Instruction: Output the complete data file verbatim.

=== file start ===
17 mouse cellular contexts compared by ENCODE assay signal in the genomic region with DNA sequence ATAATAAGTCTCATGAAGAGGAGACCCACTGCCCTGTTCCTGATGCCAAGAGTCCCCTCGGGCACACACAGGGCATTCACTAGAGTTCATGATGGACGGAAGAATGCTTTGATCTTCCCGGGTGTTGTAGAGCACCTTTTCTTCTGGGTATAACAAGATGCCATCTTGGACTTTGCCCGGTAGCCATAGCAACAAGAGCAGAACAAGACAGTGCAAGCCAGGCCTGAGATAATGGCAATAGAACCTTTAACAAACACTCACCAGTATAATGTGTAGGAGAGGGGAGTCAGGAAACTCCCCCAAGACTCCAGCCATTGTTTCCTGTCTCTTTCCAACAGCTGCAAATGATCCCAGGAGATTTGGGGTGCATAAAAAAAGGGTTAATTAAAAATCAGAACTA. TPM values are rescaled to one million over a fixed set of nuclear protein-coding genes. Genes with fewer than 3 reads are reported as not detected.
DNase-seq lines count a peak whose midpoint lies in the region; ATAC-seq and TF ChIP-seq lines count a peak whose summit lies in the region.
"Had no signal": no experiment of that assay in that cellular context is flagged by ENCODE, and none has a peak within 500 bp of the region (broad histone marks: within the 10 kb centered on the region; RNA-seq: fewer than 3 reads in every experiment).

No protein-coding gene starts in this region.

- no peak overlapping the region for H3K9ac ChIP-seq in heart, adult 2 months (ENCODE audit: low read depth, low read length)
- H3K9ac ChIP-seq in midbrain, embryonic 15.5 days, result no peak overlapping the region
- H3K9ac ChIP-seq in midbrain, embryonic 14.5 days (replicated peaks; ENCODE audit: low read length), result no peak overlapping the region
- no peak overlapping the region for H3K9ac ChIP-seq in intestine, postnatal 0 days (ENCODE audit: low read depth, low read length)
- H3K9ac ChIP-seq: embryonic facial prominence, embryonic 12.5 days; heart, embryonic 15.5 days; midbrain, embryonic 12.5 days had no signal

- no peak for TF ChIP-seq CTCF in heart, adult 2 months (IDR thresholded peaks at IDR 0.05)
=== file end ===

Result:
17 mouse cellular contexts compared by ENCODE assay signal in the genomic region with DNA sequence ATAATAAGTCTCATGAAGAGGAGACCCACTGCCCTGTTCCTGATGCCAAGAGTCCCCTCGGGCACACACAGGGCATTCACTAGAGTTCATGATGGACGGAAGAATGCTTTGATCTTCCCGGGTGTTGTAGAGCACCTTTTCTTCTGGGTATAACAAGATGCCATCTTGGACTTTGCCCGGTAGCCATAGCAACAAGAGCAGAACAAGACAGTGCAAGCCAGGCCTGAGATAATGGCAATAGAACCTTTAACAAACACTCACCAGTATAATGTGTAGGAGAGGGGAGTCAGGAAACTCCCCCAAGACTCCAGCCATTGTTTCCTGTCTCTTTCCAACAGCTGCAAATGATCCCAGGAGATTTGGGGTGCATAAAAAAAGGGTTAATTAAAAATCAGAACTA. TPM values are rescaled to one million over a fixed set of nuclear protein-coding genes. Genes with fewer than 3 reads are reported as not detected.
DNase-seq lines count a peak whose midpoint lies in the region; ATAC-seq and TF ChIP-seq lines count a peak whose summit lies in the region.
"Had no signal": no experiment of that assay in that cellular context is flagged by ENCODE, and none has a peak within 500 bp of the region (broad histone marks: within the 10 kb centered on the region; RNA-seq: fewer than 3 reads in every experiment).

No protein-coding gene starts in this region.

- no peak overlapping the region for H3K9ac ChIP-seq in heart, adult 2 months (ENCODE audit: low read depth, low read length)
- H3K9ac ChIP-seq in midbrain, embryonic 15.5 days, result no peak overlapping the region
- H3K9ac ChIP-seq in midbrain, embryonic 14.5 days (replicated peaks; ENCODE audit: low read length), result no peak overlapping the region
- no peak overlapping the region for H3K9ac ChIP-seq in intestine, postnatal 0 days (ENCODE audit: low read depth, low read length)
- H3K9ac ChIP-seq: embryonic facial prominence, embryonic 12.5 days; heart, embryonic 15.5 days; midbrain, embryonic 12.5 days had no signal

- no peak for TF ChIP-seq CTCF in heart, adult 2 months (IDR thresholded peaks at IDR 0.05)